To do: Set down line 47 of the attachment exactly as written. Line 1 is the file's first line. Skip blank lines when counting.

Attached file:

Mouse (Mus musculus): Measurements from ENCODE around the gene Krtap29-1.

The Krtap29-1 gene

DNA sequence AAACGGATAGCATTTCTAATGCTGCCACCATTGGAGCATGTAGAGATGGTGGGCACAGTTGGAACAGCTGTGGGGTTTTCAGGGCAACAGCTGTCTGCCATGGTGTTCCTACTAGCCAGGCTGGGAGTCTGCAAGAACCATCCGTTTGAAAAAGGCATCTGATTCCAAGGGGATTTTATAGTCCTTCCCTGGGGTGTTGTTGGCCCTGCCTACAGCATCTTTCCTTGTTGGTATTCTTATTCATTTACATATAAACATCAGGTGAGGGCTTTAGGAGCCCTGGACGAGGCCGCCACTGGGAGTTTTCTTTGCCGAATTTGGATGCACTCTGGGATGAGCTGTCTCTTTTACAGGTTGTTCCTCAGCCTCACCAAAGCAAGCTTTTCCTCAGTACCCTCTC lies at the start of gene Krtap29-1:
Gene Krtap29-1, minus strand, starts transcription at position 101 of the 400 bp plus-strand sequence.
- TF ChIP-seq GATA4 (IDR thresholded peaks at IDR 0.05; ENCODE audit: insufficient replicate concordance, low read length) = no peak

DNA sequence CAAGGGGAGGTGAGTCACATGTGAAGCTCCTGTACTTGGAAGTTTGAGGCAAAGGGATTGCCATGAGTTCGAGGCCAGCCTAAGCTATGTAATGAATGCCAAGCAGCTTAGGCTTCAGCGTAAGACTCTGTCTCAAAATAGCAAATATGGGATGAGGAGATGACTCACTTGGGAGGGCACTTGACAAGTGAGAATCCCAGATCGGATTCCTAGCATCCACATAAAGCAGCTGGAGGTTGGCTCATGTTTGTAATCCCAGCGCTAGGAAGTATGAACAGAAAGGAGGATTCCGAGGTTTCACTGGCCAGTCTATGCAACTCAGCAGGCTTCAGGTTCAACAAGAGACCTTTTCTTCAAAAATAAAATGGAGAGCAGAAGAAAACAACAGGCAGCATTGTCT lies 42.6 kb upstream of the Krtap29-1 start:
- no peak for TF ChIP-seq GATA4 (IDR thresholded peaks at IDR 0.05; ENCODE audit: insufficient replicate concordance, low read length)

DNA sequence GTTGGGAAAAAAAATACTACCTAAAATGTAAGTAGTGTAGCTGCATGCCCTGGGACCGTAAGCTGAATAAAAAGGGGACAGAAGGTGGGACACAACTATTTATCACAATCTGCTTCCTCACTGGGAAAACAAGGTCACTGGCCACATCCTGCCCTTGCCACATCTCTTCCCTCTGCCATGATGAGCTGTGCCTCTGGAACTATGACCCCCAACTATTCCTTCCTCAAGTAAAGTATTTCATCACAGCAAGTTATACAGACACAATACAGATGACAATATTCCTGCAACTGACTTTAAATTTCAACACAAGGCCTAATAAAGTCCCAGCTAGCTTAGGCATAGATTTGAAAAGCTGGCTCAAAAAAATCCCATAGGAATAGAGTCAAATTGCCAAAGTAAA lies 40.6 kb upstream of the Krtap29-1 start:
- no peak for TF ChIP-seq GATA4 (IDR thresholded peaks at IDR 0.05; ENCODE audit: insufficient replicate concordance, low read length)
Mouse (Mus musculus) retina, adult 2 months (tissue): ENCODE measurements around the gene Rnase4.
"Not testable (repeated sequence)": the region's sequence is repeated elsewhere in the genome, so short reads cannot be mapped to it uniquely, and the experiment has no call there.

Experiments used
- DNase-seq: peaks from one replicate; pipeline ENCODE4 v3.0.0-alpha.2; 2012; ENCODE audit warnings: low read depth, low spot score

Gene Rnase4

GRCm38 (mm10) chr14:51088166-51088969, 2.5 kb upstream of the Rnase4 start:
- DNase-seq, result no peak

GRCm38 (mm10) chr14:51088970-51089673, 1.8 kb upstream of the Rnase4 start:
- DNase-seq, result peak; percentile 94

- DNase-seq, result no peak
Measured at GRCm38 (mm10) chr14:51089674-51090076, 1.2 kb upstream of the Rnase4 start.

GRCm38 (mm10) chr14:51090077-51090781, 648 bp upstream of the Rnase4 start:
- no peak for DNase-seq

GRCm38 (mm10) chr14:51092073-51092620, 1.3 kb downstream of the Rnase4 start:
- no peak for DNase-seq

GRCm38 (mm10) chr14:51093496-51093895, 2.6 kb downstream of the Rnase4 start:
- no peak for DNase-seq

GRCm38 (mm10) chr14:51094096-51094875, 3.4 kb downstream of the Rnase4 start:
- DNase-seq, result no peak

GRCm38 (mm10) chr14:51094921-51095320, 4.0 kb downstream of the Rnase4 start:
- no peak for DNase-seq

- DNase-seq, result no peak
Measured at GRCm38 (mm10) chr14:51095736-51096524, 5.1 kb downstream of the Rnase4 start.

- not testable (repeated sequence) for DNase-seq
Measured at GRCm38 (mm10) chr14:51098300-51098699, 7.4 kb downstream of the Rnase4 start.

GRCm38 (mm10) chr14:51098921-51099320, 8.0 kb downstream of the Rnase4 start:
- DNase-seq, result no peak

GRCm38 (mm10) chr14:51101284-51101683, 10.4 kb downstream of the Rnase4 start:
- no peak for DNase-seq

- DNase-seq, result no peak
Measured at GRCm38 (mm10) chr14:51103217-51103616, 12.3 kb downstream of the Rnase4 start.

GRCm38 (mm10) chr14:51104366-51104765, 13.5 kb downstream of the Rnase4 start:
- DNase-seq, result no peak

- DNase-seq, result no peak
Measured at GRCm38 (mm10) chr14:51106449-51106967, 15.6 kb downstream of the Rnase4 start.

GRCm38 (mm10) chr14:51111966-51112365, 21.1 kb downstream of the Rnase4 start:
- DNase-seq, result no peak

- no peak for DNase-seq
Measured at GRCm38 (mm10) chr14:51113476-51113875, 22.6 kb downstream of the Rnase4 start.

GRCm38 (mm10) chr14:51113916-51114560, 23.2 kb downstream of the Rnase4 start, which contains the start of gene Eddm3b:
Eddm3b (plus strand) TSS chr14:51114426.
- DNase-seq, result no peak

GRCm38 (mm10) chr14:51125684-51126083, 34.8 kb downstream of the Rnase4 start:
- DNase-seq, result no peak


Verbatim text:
- no peak for DNase-seq